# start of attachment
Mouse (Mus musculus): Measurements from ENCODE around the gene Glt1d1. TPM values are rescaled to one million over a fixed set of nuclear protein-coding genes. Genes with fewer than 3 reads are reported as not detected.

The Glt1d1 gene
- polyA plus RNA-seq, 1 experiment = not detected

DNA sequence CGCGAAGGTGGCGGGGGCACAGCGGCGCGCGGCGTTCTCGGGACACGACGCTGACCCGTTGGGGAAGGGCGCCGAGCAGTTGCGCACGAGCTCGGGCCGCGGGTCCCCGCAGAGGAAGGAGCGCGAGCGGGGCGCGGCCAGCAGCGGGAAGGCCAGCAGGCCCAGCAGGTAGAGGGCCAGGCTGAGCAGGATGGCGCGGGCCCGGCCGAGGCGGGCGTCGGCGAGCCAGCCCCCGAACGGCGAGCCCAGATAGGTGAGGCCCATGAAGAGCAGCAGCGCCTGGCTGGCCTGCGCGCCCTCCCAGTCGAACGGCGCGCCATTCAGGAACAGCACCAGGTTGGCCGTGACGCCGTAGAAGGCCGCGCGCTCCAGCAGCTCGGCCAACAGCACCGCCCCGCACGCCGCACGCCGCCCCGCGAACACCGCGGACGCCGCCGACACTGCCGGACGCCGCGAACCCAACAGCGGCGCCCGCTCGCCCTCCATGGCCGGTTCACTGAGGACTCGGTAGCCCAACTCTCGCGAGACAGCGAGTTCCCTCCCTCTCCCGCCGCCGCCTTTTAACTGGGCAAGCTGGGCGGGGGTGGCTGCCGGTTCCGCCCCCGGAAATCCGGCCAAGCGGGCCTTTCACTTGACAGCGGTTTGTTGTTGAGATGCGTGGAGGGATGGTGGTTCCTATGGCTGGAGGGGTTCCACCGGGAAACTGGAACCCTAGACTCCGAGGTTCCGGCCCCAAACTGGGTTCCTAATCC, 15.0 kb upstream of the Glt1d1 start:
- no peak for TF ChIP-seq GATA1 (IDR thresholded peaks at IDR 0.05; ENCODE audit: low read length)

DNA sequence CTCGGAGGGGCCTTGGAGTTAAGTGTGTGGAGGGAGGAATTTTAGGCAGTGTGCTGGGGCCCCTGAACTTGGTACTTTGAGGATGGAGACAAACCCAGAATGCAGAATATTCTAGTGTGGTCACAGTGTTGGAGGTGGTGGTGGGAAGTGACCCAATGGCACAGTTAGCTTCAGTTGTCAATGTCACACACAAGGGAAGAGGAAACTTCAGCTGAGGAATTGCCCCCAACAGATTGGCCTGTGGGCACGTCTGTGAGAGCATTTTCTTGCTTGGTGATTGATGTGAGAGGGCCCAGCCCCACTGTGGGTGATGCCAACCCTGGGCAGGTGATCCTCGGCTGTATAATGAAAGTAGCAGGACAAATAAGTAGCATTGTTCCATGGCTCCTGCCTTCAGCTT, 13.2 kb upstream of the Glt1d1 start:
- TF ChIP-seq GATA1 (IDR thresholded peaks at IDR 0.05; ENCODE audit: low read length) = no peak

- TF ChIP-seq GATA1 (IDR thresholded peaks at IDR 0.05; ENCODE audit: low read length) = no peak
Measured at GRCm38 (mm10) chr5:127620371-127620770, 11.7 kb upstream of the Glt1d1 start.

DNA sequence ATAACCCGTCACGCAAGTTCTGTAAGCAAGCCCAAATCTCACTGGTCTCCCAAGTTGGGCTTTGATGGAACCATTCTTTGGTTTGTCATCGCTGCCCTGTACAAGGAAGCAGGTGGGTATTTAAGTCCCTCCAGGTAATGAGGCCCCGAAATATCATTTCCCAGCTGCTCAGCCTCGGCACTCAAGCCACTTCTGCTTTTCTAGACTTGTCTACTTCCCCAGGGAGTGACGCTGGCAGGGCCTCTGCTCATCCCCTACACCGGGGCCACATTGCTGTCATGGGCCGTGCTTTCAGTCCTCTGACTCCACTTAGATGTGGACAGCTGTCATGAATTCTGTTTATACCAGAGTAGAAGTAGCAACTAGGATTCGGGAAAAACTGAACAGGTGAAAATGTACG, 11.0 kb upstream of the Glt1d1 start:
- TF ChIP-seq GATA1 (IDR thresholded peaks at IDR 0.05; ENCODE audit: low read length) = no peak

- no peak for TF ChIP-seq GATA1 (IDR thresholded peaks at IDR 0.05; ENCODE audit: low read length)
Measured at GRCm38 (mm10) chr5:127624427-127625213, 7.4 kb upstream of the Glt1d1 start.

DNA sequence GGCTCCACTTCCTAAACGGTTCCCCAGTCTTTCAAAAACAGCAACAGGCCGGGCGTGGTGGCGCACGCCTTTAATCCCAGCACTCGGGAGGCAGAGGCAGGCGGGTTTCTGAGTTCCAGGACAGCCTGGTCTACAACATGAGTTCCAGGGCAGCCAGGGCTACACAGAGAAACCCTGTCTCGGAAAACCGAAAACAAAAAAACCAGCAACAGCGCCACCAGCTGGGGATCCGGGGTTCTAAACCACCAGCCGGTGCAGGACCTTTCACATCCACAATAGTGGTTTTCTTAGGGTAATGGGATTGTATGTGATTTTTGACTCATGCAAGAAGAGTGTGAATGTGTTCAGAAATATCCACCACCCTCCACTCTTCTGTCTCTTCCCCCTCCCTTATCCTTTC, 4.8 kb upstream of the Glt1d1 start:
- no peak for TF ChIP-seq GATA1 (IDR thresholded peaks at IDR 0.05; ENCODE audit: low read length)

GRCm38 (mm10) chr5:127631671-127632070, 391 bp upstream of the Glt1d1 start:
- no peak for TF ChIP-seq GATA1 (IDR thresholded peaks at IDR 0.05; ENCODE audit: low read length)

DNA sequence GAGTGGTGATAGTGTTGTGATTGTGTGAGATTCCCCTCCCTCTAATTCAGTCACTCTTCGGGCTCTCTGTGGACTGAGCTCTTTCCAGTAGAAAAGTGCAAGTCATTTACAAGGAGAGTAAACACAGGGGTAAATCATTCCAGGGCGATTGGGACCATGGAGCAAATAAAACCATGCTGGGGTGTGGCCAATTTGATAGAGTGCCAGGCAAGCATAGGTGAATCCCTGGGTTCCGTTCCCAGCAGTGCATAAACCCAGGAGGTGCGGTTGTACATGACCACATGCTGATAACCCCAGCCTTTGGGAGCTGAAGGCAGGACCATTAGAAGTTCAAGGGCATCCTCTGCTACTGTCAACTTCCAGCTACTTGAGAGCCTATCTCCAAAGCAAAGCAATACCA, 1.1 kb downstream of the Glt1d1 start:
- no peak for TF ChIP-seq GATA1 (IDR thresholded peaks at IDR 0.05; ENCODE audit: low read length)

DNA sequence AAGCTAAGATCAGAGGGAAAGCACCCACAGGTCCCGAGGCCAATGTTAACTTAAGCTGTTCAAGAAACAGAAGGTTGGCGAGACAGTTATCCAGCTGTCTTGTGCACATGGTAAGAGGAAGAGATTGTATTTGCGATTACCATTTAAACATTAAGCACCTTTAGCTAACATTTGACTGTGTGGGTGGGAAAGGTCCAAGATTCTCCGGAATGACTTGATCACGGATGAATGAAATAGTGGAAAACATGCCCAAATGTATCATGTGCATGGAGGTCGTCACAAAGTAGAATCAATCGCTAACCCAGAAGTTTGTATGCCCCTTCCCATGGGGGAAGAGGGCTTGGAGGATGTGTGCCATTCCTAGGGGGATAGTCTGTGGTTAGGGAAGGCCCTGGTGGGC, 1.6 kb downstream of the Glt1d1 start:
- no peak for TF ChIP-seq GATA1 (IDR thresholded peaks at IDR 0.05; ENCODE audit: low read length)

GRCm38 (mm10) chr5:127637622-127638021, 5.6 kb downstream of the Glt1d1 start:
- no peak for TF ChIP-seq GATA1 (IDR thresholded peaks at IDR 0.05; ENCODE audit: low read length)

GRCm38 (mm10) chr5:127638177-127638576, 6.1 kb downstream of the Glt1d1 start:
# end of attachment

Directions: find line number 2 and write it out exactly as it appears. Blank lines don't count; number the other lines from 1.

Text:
The Glt1d1 gene